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Microbes Infect. 2013 Feb;15(2):115-25. doi: 10.1016/j.micinf.2012.10.018. Epub 2012 Nov 14.

Infectivity of rabies virus-exposed macrophages.

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National Reference Laboratory of Rabies, Viral Diseases, Communicable and Infectious Diseases, Scientific Institute of Public Health, Engeland St. 642, B-1180 Brussels, Belgium.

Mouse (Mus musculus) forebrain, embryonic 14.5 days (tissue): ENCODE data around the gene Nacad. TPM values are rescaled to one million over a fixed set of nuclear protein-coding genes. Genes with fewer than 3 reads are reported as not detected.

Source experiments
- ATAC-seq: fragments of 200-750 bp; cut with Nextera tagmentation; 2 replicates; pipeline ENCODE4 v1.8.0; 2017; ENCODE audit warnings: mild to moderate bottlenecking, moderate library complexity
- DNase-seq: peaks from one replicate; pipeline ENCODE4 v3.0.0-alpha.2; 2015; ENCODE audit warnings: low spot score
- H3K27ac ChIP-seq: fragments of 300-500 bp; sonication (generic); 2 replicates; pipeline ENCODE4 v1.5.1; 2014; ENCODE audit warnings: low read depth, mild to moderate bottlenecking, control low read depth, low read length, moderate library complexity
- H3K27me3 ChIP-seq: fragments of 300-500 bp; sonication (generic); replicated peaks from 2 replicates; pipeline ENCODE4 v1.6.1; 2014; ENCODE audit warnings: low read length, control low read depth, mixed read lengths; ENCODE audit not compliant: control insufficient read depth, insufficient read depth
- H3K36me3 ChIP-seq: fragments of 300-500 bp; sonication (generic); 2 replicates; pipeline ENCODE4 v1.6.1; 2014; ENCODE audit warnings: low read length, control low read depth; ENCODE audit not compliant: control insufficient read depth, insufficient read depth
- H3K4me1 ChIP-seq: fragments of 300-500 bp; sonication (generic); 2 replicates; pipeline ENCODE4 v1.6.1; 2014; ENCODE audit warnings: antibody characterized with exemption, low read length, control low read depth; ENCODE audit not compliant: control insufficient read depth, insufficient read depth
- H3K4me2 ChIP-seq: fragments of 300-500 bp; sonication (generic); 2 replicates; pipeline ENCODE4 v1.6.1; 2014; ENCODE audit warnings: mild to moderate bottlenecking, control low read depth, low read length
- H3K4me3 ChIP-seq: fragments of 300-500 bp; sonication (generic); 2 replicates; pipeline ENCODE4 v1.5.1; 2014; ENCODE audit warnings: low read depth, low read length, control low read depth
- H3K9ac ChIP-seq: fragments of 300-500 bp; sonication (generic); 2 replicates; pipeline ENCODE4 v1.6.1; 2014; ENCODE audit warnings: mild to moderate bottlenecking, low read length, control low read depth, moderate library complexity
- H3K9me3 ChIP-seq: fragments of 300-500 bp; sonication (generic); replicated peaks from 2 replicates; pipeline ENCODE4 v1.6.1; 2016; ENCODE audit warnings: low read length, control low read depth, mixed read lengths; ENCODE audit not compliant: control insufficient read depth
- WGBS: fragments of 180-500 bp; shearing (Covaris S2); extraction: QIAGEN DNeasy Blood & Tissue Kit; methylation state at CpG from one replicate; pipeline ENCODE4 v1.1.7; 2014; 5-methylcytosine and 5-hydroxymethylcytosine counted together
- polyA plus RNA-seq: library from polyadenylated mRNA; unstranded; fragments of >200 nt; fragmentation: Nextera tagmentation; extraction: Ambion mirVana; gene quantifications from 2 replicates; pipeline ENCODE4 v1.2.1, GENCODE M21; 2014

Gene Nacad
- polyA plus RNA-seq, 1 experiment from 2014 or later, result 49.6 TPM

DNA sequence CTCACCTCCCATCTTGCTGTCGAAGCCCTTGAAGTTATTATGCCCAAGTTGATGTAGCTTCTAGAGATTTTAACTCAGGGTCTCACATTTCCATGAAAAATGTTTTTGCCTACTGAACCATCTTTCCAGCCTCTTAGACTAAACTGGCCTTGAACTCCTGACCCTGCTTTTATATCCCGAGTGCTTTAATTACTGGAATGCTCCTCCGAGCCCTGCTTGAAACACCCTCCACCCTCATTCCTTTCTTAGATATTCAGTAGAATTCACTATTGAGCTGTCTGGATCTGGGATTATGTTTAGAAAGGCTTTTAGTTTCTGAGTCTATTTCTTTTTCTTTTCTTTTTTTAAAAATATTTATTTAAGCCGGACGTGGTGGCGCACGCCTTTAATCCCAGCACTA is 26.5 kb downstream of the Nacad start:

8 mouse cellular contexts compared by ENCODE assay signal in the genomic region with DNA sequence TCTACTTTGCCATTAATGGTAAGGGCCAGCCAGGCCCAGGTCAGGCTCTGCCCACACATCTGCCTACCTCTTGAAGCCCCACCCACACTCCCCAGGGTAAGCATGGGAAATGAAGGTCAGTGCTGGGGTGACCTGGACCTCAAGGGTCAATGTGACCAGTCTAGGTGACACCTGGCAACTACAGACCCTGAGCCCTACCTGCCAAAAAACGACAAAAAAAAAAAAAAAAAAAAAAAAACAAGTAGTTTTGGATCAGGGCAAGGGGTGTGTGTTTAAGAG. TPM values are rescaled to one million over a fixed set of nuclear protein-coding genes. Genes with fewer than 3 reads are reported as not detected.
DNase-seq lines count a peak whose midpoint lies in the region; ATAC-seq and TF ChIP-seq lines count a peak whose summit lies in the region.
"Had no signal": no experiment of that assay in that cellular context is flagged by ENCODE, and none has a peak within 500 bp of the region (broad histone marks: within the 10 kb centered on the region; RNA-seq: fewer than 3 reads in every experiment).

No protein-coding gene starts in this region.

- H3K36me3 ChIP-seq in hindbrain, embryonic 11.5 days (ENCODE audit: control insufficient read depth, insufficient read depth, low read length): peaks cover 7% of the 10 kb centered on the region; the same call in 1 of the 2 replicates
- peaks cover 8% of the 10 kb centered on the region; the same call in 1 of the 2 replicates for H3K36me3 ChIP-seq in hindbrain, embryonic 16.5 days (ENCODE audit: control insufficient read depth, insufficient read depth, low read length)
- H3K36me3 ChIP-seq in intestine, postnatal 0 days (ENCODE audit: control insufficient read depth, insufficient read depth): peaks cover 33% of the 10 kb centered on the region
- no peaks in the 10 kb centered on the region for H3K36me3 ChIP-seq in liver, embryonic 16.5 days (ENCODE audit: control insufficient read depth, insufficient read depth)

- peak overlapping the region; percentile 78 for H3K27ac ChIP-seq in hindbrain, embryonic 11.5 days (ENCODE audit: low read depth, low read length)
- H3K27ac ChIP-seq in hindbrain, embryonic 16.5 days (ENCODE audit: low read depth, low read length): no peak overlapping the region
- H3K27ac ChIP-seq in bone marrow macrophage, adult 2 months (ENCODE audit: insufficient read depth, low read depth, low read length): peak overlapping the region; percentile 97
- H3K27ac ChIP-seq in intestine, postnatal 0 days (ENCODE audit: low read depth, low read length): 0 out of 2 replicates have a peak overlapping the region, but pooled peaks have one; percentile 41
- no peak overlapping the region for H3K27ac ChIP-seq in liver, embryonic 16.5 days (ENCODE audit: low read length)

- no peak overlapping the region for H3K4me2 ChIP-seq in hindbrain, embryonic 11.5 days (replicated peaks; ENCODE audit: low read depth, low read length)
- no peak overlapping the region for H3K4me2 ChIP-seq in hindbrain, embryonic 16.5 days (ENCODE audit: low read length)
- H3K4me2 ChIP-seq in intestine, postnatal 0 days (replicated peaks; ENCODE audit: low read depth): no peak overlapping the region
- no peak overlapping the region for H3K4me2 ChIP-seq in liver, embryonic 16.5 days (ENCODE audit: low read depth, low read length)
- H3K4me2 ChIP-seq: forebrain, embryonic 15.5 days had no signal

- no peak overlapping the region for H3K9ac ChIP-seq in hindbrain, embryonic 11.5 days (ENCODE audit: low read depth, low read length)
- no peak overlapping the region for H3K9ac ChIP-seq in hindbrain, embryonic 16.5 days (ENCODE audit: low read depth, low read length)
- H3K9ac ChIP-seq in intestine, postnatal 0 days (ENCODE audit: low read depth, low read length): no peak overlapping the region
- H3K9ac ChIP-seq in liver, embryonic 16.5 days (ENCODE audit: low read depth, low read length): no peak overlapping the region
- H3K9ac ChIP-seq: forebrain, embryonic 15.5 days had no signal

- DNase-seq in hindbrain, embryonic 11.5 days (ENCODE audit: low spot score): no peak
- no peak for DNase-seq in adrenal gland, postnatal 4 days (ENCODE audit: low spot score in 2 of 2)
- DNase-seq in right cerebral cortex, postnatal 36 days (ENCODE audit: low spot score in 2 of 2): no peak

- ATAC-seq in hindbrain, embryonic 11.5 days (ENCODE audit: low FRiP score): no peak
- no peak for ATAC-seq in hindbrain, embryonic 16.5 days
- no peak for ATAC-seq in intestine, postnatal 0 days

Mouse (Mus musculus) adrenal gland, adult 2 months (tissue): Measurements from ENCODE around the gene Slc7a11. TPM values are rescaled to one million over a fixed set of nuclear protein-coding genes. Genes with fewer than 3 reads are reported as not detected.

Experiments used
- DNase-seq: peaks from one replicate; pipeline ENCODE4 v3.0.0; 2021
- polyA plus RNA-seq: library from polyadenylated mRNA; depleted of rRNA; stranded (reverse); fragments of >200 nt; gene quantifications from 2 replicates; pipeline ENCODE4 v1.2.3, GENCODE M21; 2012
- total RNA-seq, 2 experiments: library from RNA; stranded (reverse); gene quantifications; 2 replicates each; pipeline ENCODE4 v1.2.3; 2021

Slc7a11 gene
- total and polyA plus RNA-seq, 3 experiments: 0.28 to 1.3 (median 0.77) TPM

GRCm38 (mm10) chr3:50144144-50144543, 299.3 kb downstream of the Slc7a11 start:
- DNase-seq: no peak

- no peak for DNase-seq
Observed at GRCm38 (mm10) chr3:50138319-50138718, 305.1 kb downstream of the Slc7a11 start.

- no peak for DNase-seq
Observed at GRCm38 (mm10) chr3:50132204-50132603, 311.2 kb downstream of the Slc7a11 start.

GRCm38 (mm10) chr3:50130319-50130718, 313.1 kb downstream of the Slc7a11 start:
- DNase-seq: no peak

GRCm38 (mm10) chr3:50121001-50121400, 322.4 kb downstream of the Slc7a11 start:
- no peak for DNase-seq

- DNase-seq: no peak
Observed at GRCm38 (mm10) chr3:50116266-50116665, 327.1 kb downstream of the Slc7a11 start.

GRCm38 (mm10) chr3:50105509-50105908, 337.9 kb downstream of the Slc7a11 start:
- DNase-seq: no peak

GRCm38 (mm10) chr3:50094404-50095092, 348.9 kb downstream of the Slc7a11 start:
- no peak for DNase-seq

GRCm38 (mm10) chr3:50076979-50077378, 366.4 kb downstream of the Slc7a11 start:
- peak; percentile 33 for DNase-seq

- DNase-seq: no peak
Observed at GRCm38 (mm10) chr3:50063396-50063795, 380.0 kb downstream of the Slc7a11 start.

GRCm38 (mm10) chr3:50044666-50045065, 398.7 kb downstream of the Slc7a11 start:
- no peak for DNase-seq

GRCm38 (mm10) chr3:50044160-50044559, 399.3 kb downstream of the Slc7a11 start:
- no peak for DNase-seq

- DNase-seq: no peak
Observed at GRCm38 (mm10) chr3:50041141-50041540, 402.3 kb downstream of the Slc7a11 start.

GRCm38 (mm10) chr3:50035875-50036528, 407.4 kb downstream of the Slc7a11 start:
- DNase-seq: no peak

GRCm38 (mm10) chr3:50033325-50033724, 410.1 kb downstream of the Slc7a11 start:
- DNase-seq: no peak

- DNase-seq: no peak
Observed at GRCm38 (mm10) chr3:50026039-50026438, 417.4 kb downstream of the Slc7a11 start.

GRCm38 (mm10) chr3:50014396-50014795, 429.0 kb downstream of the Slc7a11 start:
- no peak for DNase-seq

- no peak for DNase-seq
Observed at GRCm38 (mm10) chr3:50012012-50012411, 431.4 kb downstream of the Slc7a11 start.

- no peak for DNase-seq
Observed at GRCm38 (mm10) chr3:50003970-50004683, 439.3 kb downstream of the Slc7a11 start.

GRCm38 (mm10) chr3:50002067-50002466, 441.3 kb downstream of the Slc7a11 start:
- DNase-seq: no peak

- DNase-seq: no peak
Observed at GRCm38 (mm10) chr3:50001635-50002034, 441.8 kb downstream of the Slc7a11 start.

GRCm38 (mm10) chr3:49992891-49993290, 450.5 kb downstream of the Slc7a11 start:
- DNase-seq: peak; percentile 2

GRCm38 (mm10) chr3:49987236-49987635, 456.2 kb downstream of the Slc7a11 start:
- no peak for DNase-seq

Rabies virus distributes widely in infected mice, including lymphoid tissues and spleen macrophages. The infection characteristics in murine macrophages and the infectivity of virus-exposed macrophages were examined upon inoculation in mice. In vitro, Mf4/4 spleen macrophages supported mild virus production (10(4)-fold less than neuroblastoma), with formation of typical virions. Bone marrow-derived macrophages (BMM) were most efficient to capture virus, but new virus production was not detected. Virus-induced cell death was significantly stronger in BMM, which might have eliminated BMM with productive infection. Still, viral RNA remained detectable in the remaining BMM for at least 4 weeks. Injection of in vitro-infected Mf4/4 in the nose or brain proved efficient to propagate infection in mice, even when cells were pre-incubated with neutralizing antibodies. Surprisingly, injection of ex-vivo-infected BMM in the brain also led to lethal infection in 8 out of 12 mice. Injection of infected Mf4/4 in the muscle mostly favoured a protective antibody response. Despite that macrophages are less fit to support virus production, they can still act as a source of infectious virus upon transfer in mice. This may be relevant for screening donor organs/cells, for which RT-PCR should be preferred over the traditional antigen or virus isolation assays.

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